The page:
4. Learn some basic Maltese, although English is widely spoken
Now some good news for English speakers: English happens to be one of the official languages of Malta so you’ll have zero trouble getting by with English. Most locals (especially in tourist areas) do speak it well.
But as usual, I do think it’s nice to learn at least a few basics in the local language whenever you can, plus in Maltese it’s pretty simple, so here are a few phrases to commit to memory:
- Grazzi: Thank You
- Bonju: Good morning
- Bonswa: Good evening
- Waranofs in-har it-tajjeb: Good afternoon (maybe avoid greeting people in the afternoon)
5. Prices are highest in Valletta, so consider staying in other areas
Another money-saving tip for Malta is to consider staying outside of the capital (Valletta) which is where prices will be highest.
Since Malta is so compact, staying somewhere outside Valletta is barely any bother, plus it can also be quieter and less crowded, depending on where you go.
Some options still close to Valletta include…
- The Three Cities – Located just across the water from Valletta, so you can just hop on a fun 10 minute ferry to get across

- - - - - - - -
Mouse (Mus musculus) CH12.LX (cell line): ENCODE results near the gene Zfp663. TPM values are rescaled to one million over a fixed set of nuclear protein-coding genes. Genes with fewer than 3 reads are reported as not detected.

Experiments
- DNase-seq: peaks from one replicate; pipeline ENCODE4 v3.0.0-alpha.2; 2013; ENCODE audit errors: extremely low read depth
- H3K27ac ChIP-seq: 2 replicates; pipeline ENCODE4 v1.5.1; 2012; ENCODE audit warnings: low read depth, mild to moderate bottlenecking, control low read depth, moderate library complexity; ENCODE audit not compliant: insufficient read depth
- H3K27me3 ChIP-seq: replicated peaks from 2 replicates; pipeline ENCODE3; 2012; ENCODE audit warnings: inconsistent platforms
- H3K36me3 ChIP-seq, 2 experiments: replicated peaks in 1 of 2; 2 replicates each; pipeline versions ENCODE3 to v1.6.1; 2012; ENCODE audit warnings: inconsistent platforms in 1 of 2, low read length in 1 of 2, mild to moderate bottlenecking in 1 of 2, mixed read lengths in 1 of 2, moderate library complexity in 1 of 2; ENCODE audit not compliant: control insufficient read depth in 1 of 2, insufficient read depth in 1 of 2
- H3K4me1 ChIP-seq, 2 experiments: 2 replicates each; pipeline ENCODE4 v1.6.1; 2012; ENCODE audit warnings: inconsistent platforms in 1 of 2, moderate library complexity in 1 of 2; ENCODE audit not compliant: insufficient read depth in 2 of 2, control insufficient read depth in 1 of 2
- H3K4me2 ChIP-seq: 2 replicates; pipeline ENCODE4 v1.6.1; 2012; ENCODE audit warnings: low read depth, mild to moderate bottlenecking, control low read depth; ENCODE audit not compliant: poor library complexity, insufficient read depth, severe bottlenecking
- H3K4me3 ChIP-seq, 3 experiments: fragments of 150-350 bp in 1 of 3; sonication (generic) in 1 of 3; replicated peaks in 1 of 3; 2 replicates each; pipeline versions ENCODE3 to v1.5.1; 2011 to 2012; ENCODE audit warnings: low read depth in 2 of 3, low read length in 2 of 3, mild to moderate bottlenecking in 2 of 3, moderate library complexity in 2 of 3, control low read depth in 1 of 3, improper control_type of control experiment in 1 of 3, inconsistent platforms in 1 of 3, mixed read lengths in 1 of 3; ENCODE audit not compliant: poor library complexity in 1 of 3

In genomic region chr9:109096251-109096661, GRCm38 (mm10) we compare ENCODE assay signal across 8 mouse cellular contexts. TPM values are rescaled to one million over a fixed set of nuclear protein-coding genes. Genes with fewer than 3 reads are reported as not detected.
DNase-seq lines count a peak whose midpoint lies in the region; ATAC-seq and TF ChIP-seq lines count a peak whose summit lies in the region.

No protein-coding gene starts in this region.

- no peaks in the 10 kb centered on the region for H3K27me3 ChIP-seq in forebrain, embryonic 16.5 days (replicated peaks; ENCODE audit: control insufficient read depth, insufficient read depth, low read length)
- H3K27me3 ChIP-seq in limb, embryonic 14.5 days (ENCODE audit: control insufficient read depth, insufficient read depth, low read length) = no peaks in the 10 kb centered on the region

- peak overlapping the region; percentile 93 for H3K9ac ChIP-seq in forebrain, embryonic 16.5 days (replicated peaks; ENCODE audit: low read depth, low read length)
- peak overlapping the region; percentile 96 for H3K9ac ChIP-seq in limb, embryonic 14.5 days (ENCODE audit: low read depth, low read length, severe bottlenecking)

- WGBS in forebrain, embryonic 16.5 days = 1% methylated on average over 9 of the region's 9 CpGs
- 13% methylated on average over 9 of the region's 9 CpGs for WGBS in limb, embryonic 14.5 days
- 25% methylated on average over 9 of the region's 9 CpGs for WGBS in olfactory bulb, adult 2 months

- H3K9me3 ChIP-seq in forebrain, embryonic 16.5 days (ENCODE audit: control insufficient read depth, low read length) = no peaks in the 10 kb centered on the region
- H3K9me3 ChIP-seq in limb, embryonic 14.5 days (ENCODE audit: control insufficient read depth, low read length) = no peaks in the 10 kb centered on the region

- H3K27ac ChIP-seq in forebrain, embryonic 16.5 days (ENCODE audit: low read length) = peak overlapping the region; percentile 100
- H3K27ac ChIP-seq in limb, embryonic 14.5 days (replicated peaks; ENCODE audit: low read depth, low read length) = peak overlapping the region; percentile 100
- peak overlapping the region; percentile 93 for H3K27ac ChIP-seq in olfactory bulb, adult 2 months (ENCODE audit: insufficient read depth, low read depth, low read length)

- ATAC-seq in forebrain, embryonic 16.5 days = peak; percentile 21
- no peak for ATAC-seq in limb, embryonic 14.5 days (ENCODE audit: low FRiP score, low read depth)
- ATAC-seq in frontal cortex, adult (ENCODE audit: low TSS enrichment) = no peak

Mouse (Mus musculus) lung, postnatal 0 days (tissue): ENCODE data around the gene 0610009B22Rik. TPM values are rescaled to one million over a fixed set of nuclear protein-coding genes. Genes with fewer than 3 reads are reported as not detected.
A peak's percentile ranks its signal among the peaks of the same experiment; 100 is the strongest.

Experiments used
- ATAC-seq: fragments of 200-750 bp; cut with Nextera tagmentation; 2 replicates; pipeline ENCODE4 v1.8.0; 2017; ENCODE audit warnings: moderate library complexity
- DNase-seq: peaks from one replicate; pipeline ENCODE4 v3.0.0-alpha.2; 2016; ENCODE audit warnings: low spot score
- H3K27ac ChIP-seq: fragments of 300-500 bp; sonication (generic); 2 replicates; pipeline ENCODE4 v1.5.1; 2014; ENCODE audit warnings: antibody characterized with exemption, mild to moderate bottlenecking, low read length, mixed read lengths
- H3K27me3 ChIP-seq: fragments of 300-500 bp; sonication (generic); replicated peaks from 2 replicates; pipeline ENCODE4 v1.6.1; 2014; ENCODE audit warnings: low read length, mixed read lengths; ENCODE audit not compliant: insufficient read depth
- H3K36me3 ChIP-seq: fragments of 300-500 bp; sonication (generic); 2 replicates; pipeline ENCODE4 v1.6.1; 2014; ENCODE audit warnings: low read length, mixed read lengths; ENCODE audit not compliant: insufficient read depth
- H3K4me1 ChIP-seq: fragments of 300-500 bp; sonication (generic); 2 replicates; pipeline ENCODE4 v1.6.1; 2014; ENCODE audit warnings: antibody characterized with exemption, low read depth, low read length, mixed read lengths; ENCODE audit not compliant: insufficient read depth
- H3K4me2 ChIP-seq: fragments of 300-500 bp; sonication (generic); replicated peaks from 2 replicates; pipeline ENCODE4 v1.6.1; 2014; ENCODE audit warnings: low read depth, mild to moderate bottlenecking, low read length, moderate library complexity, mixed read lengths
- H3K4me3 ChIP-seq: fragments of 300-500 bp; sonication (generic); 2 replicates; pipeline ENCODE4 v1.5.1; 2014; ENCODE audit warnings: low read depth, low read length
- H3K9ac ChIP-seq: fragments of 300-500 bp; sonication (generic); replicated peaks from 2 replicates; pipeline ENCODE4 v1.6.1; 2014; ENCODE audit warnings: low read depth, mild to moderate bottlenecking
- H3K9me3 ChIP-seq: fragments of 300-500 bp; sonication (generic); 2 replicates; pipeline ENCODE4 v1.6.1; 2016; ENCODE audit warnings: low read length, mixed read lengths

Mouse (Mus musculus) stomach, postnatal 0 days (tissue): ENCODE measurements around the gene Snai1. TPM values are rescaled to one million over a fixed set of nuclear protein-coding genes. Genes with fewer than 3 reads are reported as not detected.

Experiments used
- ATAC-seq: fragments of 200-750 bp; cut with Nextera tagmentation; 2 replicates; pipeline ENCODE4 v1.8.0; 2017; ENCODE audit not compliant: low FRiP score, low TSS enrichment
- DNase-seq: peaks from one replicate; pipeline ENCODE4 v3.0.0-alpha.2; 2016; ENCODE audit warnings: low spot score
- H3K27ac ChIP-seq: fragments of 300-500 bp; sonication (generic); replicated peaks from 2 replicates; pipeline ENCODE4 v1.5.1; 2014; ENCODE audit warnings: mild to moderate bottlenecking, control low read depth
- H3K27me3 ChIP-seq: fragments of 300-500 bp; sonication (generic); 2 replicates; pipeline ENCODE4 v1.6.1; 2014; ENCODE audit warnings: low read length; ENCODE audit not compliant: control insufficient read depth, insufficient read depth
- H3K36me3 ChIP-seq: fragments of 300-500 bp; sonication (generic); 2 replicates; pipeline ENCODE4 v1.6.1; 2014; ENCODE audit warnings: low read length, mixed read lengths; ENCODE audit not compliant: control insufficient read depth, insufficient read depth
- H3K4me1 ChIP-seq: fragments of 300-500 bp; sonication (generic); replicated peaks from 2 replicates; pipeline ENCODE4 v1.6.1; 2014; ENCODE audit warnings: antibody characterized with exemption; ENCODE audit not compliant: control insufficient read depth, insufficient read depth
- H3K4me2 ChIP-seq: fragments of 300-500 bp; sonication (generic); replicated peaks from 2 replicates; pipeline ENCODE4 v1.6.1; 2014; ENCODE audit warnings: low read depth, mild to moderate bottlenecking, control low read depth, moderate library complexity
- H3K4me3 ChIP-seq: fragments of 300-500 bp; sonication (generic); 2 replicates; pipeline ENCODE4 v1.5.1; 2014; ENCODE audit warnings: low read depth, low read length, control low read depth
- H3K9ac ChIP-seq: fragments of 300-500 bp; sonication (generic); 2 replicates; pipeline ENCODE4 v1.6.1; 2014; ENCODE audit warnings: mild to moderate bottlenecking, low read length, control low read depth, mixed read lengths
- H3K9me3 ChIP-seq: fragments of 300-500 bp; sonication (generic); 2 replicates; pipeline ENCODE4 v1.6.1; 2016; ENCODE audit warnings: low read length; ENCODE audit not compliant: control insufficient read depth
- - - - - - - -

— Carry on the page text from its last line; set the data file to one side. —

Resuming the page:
- Sliema – Great views of Valletta and lots of fun bars/restaurants (although getting increasingly pricey)
6. Consider visiting in the Spring or Fall
In terms of the best time to go, Malta is commonly known as a beachy ‘tan like a walrus on the beach’ type of place, hence huge crowds in the summer time.
BUT honestly, if you’re like me and want to visit Malta more for its cultural and historical sights, then going in the Spring is definitely a better idea. Summer temperatures in Malta make sightseeing a daunting task, and if you’d rather not be a slippery sweat stick during your trip, then look to avoid July and August.
My very first trip to Malta was in April, and the temperatures were absolutely perfect. I’ve heard Fall can be a good time to visit as well, although conditions tend to be a bit rainier.
7. In the summer, explore early in the morning to avoid crowds/heat
That said, if you do visit Malta in the summer, one tip I have is to get up really early to explore just after sunrise because this is when you’ll get the least crowds and more tolerable temperatures.
Especially in Valletta, there’s not many places with shade so it gets hot and sticky frighteningly quick.
Then, you can spend the hot afternoons taking a dip in the sea or hiding somewhere with air conditioning. Oh the possibilities!